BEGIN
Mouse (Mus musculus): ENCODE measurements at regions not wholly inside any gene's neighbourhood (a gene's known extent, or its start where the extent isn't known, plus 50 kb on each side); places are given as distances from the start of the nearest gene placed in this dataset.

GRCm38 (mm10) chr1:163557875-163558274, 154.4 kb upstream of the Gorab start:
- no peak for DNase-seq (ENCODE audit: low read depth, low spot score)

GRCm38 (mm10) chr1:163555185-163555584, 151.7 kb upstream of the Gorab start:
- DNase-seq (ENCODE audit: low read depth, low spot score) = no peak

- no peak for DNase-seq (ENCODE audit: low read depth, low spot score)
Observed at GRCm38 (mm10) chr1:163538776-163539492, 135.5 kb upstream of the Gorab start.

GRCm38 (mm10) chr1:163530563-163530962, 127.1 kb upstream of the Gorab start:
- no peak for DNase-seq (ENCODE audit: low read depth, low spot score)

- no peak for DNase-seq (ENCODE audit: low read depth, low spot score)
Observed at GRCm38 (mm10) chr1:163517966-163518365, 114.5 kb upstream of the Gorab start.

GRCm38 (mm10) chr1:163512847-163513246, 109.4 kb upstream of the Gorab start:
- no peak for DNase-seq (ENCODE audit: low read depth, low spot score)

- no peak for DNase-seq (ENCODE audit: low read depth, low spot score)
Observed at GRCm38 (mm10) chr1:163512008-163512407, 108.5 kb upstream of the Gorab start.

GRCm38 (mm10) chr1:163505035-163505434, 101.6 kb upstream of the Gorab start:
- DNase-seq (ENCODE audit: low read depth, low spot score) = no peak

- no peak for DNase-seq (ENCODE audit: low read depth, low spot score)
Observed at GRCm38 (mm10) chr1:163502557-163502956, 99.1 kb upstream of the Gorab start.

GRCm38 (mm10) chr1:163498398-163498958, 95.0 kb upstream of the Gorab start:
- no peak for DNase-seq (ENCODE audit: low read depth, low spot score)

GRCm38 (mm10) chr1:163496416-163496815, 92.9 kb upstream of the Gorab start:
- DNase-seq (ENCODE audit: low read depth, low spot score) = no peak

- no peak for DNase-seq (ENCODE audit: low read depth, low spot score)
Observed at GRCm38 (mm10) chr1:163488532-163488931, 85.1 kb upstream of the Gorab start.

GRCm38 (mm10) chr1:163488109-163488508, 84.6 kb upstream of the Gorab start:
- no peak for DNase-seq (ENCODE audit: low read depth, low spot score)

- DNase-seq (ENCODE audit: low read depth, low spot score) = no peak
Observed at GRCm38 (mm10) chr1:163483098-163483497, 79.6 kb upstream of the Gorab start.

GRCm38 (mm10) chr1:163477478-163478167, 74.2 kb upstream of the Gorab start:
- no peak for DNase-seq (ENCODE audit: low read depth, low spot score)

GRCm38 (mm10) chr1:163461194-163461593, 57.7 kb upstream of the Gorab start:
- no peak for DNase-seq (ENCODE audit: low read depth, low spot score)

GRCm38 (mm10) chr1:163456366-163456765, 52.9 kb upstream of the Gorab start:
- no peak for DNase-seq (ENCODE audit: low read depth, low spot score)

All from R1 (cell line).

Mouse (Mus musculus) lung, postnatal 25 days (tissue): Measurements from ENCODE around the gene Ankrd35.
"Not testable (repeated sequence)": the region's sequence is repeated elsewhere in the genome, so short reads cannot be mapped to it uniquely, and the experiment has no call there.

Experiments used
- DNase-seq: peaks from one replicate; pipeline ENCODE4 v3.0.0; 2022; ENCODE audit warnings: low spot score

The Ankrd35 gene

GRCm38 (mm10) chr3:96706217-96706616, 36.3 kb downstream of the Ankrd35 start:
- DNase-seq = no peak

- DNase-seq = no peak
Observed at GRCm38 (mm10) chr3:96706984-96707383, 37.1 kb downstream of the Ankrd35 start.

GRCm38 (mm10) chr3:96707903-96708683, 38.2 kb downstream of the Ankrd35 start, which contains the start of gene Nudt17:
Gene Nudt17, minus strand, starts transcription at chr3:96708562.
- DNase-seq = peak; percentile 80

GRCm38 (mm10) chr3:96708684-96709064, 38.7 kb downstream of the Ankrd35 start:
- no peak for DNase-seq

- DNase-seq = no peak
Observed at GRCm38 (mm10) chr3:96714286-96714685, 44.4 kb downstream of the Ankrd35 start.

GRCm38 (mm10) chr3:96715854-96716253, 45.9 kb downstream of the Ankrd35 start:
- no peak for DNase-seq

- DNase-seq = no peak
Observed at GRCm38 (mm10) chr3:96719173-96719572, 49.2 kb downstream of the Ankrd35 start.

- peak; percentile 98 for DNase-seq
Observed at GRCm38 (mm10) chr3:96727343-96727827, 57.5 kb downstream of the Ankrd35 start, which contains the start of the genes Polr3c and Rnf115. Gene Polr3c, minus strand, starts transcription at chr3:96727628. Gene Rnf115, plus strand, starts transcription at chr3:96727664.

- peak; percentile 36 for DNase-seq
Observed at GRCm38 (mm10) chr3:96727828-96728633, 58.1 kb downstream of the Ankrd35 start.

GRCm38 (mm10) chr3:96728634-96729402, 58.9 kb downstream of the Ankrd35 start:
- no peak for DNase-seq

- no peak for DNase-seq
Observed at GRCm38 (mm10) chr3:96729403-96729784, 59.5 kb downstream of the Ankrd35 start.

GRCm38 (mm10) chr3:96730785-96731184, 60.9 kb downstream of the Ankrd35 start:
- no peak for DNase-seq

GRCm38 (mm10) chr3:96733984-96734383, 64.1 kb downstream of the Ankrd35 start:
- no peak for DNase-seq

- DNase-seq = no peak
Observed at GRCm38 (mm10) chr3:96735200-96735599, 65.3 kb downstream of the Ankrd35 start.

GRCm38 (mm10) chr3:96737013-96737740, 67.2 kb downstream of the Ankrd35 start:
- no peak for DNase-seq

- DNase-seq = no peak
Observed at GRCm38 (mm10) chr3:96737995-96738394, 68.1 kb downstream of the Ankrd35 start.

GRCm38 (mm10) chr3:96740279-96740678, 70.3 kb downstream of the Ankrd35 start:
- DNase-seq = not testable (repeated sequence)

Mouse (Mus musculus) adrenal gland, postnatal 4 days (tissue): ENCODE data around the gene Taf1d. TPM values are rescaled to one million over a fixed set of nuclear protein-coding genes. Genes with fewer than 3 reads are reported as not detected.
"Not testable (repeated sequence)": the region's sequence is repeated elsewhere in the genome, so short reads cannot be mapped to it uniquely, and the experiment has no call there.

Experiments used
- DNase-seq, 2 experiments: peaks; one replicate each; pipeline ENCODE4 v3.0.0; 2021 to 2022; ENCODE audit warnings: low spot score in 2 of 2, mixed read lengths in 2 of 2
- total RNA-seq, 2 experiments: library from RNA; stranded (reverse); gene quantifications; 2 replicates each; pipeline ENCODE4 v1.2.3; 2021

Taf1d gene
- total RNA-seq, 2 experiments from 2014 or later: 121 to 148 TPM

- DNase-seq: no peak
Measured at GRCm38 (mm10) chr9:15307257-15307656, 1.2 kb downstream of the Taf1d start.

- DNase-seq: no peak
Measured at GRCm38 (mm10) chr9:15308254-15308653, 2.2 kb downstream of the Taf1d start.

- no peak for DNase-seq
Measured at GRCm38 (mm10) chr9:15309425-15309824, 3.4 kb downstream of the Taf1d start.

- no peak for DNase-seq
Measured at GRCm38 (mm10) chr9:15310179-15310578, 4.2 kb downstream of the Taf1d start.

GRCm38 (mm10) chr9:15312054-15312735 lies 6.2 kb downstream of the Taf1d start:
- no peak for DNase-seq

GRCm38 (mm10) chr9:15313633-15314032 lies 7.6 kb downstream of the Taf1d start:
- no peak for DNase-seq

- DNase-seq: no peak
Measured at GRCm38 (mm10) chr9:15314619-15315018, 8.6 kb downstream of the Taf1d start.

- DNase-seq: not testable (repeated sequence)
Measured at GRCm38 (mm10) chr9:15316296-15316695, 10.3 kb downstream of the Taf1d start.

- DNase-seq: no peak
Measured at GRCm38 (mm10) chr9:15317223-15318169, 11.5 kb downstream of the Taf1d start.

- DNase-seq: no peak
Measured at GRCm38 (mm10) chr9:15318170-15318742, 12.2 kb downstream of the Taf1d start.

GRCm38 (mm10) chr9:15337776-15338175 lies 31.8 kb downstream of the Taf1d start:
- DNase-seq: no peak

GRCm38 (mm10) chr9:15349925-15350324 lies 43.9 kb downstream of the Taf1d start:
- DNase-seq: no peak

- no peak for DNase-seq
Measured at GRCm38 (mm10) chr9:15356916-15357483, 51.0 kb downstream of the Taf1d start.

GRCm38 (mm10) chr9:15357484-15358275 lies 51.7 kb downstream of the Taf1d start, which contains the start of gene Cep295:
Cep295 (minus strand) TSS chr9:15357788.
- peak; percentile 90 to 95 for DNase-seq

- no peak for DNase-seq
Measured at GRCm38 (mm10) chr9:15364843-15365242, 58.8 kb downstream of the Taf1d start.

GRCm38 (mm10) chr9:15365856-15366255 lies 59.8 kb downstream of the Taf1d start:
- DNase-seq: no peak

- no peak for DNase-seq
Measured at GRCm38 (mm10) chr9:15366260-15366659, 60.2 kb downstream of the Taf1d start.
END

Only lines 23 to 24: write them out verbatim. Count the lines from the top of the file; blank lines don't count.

- DNase-seq (ENCODE audit: low read depth, low spot score) = no peak

- no peak for DNase-seq (ENCODE audit: low read depth, low spot score)